behavior therapy(redirected from conditioning therapy)
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behavior therapy or behavior modification, in psychology, treatment of human behavioral disorders through the reinforcement of acceptable behavior and suppression of undesirable behavior. The technique had its roots in the work of Ivan Pavlov, a Russian physiologist who observed that animals could be taught to respond to stimuli that might otherwise have no effect on them. B. F. Skinner developed the technique in the United States, using positive or negative reinforcers to encourage desirable behavior and punishments to discourage undesirable behavior. Behavior therapists believe that, in many cases, behaviors can be learned or unlearned through basic conditioning techniques; unlike traditional psychoanalysis, the method has little regard for the unconscious processes underlying personality disorders. Behavior therapy uses such techniques as aversive conditioning, where unwanted habits are paired with unpleasant stimuli, and systematic desensitization, where a stimulus that causes anxiety is paired with a pleasant one.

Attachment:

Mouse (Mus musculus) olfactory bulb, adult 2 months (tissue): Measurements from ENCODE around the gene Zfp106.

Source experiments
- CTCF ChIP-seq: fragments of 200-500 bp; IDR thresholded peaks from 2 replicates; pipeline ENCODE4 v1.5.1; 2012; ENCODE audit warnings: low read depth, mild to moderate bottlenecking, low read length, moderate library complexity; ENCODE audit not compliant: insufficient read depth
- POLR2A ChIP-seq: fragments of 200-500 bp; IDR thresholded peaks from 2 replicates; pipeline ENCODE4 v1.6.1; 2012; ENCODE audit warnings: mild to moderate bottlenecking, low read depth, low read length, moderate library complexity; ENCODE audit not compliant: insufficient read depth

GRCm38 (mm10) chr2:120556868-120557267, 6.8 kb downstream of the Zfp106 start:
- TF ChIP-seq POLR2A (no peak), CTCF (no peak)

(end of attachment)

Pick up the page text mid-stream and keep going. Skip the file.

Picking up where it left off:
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behavior therapy[bi′hāv·yər ‚ther·ə·pē]
A mode of therapy that focuses on altering observable and quantifiable behavior of an individual by means of systematic manipulation of environmental and behavioral variables that are thought to be functionally related to the individual's behavior.
McGraw-Hill Dictionary of Scientific & Technical Terms, 6E, Copyright © 2003 by The McGraw-Hill Companies, Inc.